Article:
What we can learn from retro parenting

Woman Taking Roast Turkey Out Of Wall Oven With Hu
Are these old-fashioned parenting tips the secret to domestic bliss? Credit: Getty Images

Modern parenting is all short-range planning for quick and quantifiable results. It gets intensely busy due to an explosion of tasks and goals. Parenting of the past worked toward a happy and self sufficient 30 year old, modern parenting works toward a 100 percent on this week’s spelling test. We need to go retro. I don’t mean the “Retro Housewife,” that new domesticity trend of opting out of the workforce and going domestic. I mean going retro for the whole family by standing firm against modern parenting pressure without the reassurance of immediate results.

This is no easy task when it feels like it’s your kid’s future at stake. Moms need resolve to think in the long term and resist the clamor for more activities or the disapproving cocked eyebrow when someone learns you give your kids chores rather than flash card drills. But the how-to info is out there.

Because a sense of humor helps when going against the status quo, I recommend “The Three Martini Playdate.” The overall advice under the tongue in cheek tone tells parents to teach children practical skills required for adulthood, such as manners, cooperation, chores, and, keeping with the title, cocktail making for adults. Part of teaching children practical life skills requires parents to stop thinking of themselves as servants to their children in the first place. As the book opens, “It has come to my attention that children have become the center of our universe. … Somehow a pint-sized velvet revolution was waged right under our noses, and the grown-ups have quietly handed over the reins. … Remember when we couldn’t wait to grow up so we could be in charge?” I certainly do.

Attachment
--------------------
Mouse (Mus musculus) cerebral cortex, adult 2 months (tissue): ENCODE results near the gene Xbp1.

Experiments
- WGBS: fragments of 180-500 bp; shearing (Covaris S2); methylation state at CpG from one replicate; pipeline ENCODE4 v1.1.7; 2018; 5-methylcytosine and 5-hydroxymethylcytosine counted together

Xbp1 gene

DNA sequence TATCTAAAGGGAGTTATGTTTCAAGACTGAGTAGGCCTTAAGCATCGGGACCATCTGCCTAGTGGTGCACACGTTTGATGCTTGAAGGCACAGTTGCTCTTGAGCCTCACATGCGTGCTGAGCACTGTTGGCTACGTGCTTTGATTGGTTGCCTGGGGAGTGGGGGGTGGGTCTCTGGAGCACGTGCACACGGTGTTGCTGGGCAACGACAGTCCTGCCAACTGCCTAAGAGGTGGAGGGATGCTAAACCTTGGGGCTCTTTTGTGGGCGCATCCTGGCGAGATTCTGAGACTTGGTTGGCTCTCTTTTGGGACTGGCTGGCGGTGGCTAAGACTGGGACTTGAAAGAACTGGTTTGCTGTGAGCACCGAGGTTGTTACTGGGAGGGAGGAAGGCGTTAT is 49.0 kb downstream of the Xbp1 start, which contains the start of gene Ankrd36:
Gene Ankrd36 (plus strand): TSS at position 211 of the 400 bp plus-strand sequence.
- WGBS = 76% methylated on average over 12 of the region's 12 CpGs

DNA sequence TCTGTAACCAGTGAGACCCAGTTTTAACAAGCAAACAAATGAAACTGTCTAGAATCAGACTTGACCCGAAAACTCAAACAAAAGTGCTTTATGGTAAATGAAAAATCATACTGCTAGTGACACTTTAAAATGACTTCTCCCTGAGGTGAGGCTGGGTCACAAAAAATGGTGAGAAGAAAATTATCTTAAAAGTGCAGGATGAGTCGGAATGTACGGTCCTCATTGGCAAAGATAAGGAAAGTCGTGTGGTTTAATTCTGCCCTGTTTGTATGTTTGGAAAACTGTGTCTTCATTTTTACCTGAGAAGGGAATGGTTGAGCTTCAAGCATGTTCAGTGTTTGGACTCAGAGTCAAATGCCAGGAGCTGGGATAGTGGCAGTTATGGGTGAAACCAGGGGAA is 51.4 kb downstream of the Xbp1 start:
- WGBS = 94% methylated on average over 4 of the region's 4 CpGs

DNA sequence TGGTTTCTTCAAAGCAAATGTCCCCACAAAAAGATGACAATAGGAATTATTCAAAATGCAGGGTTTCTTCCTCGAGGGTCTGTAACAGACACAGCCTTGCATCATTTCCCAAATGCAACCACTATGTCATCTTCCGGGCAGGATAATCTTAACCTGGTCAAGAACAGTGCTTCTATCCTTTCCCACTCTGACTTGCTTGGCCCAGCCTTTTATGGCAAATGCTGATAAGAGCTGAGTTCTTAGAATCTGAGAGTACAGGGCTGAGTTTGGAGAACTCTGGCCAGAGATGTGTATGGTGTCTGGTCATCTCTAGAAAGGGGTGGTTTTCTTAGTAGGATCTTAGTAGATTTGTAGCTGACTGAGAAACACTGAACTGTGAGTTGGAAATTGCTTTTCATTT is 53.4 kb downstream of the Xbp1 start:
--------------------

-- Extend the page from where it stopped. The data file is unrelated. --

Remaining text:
Because facts help strengthen resolve, I highly recommend the original retro-parenting work, “The Hurried Child.” Among other things, David Elkind counseled against the full schedules of enrichment activities that parents push on their children to build up their college application resume. A resume of boutique experiences probably doesn’t teach the child much about real life and likely fails as resume building these days anyway. The modern standout application to college comes from the kid who built a summer lawn-mowing business or babysitting service.

Because how-tos help, I recommend “Under Pressure” or “The New Six Point Plan for Raising Happy, Healthy Children.” These books build on the foundation that we need to let children own their successes and their failures. Neither homework nor activities should be parent and child team sports. The first book mostly explains the research, the second is loaded with practical advice.

None of these books are new, but they are still relevant because the reassurance of short range accomplishments is quite tempting.



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